BACKGROUND: Targeted temperature management is recommended for patients after cardiac arrest, but the supporting evidence is of low certainty. METHODS: In an open-label trial with blinded assessment of outcomes, we randomly assigned 1900 adults with coma who had had an out-of-hospital cardiac arrest of presumed cardiac or unknown cause to undergo targeted hypothermia at 33°C, followed by controlled rewarming, or targeted normothermia with early treatment of fever (body temperature, ≥37.8°C). The primary outcome was death from any cause at 6 months. Secondary outcomes included functional outcome at 6 months as assessed with the modified Rankin scale. Prespecified subgroups were defined according to sex, age, initial cardiac rhythm, time to return of spontaneous circulation, and presence or absence of shock on admission. Prespecified adverse events were pneumonia, sepsis, bleeding, arrhythmia resulting in hemodynamic compromise, and skin complications related to the temperature management device. RESULTS: A total of 1850 patients were evaluated for the primary outcome. At 6 months, 465 of 925 patients (50%) in the hypothermia group had died, as compared with 446 of 925 (48%) in the normothermia group (relative risk with hypothermia, 1.04; 95% confidence interval [CI], 0.94 to 1.14; P = 0.37). Of the 1747 patients in whom the functional outcome was assessed, 488 of 881 (55%) in the hypothermia group had moderately severe disability or worse (modified Rankin scale score ≥4), as compared with 479 of 866 (55%) in the normothermia group (relative risk with hypothermia, 1.00; 95% CI, 0.92 to 1.09). Outcomes were consistent in the prespecified subgroups. Arrhythmia resulting in hemodynamic compromise was more common in the hypothermia group than in the normothermia group (24% vs. 17%, P<0.001). The incidence of other adverse events did not differ significantly between the two groups. CONCLUSIONS: In patients with coma after out-of-hospital cardiac arrest, targeted hypothermia did not lead to a lower incidence of death by 6 months than targeted normothermia. (Funded by the Swedish Research Council and others; TTM2 ClinicalTrials.gov number, NCT02908308.).


Subject(s)
Fever/therapy , Hypothermia, Induced , Out-of-Hospital Cardiac Arrest/therapy , Aged , Body Temperature , Cardiopulmonary Resuscitation/methods , Coma/etiology , Coma/therapy , Female , Fever/etiology , Humans , Hypothermia, Induced/adverse effects , Kaplan-Meier Estimate , Male , Middle Aged , Out-of-Hospital Cardiac Arrest/complications , Out-of-Hospital Cardiac Arrest/mortality , Single-Blind Method , Treatment Outcome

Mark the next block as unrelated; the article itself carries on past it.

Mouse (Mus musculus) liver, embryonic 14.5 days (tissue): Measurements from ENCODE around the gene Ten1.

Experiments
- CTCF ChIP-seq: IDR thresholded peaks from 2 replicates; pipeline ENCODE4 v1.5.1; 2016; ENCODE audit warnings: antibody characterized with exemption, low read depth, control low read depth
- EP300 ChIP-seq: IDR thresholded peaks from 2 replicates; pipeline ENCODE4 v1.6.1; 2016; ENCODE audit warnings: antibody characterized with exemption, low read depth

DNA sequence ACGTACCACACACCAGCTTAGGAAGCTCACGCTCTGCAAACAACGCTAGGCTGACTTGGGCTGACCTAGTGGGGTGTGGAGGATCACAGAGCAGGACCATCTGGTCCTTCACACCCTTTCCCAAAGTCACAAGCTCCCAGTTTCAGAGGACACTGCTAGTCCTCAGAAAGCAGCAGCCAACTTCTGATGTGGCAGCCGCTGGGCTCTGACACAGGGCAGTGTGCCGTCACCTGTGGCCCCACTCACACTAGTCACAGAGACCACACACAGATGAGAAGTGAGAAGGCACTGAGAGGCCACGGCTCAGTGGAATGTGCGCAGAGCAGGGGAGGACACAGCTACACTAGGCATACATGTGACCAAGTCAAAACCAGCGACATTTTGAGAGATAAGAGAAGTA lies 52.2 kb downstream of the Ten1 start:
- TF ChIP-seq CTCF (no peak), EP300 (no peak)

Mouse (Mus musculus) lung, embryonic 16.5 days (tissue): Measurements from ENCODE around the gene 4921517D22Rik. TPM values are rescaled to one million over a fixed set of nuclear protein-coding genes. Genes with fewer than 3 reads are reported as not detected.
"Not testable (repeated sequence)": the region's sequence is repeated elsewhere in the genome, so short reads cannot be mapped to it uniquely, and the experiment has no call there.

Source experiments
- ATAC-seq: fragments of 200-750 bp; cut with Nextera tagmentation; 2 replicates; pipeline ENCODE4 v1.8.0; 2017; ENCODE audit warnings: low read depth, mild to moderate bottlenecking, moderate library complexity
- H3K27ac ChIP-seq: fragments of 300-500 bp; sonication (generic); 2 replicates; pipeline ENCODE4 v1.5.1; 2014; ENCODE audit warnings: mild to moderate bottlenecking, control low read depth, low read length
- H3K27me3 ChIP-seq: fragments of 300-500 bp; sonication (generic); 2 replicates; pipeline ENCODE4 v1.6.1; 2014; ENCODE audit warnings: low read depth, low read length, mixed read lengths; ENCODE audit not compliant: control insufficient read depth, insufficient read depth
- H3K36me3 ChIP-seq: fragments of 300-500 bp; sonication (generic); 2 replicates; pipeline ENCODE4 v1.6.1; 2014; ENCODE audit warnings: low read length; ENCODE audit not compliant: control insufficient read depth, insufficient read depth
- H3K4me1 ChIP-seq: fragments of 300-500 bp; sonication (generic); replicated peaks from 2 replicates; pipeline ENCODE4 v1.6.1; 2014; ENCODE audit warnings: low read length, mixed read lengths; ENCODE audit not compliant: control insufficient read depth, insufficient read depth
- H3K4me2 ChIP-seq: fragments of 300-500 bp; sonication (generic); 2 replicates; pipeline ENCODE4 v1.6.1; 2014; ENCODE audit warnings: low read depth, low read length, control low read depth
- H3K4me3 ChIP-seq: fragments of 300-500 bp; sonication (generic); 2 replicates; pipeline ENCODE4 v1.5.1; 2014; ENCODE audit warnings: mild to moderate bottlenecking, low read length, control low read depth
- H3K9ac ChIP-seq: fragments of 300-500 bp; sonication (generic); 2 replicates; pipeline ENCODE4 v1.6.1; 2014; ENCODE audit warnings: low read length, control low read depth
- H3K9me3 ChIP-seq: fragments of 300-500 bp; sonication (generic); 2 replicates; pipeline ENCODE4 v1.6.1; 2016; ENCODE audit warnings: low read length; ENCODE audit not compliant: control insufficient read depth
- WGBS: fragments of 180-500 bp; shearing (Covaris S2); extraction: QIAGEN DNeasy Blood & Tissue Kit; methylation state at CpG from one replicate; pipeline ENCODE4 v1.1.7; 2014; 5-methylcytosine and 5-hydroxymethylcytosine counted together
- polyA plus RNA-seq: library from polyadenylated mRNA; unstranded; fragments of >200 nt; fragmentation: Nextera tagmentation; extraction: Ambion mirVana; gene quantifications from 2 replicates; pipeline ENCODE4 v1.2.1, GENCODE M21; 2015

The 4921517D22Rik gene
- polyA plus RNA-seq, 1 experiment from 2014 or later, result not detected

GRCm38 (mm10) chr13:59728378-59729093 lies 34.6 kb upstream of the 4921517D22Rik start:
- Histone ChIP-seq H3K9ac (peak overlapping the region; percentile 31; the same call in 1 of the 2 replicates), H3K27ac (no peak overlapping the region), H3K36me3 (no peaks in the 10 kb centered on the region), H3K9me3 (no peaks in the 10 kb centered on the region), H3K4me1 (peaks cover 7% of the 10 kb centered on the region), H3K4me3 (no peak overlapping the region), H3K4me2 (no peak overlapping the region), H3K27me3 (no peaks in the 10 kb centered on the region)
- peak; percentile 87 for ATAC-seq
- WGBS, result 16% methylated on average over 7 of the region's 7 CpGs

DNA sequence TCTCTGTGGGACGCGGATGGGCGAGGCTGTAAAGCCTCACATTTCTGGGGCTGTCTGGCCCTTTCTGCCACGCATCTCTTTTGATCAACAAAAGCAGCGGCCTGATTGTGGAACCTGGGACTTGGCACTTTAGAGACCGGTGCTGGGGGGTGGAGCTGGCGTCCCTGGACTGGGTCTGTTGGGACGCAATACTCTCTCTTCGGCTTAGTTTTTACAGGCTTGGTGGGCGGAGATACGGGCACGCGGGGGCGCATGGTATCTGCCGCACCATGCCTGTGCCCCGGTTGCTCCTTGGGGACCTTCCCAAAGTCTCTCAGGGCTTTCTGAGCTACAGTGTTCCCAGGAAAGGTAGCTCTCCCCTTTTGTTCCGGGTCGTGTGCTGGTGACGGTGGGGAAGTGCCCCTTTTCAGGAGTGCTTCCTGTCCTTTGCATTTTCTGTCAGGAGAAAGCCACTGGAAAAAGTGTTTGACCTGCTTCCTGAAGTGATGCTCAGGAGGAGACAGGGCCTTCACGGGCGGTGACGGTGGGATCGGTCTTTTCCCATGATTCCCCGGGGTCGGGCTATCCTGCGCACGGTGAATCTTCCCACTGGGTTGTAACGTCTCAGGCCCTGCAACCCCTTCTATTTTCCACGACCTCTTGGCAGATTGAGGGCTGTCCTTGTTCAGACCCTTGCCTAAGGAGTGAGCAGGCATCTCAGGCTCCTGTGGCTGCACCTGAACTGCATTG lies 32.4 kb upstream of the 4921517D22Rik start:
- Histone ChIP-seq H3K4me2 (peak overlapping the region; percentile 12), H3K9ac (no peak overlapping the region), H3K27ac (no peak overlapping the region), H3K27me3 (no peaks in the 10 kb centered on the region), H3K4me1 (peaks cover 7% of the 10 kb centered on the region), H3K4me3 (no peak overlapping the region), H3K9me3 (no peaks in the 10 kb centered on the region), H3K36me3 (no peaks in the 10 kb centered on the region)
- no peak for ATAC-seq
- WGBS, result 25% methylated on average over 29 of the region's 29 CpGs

5.
Eur Heart J ; 42(11): 1094-1106, 2021 03 14.
Article in English | MEDLINE | ID: covidwho-1066308

ABSTRACT

AIM: To study the characteristics and outcome among cardiac arrest cases with COVID-19 and differences between the pre-pandemic and the pandemic period in out-of-hospital cardiac arrest (OHCA) and in-hospital cardiac arrest (IHCA). METHOD AND RESULTS: We included all patients reported to the Swedish Registry for Cardiopulmonary Resuscitation from 1 January to 20 July 2020. We defined 16 March 2020 as the start of the pandemic. We assessed overall and 30-day mortality using Cox regression and logistic regression, respectively. We studied 1946 cases of OHCA and 1080 cases of IHCA during the entire period. During the pandemic, 88 (10.0%) of OHCAs and 72 (16.1%) of IHCAs had ongoing COVID-19. With regards to OHCA during the pandemic, the odds ratio for 30-day mortality in COVID-19-positive cases, compared with COVID-19-negative cases, was 3.40 [95% confidence interval (CI) 1.31-11.64]; the corresponding hazard ratio was 1.45 (95% CI 1.13-1.85). Adjusted 30-day survival was 4.7% for patients with COVID-19, 9.8% for patients without COVID-19, and 7.6% in the pre-pandemic period. With regards to IHCA during the pandemic, the odds ratio for COVID-19-positive cases, compared with COVID-19-negative cases, was 2.27 (95% CI 1.27-4.24); the corresponding hazard ratio was 1.48 (95% CI 1.09-2.01). Adjusted 30-day survival was 23.1% in COVID-19-positive cases, 39.5% in patients without COVID-19, and 36.4% in the pre-pandemic period. CONCLUSION: During the pandemic phase, COVID-19 was involved in at least 10% of all OHCAs and 16% of IHCAs, and, among COVID-19 cases, 30-day mortality was increased 3.4-fold in OHCA and 2.3-fold in IHCA.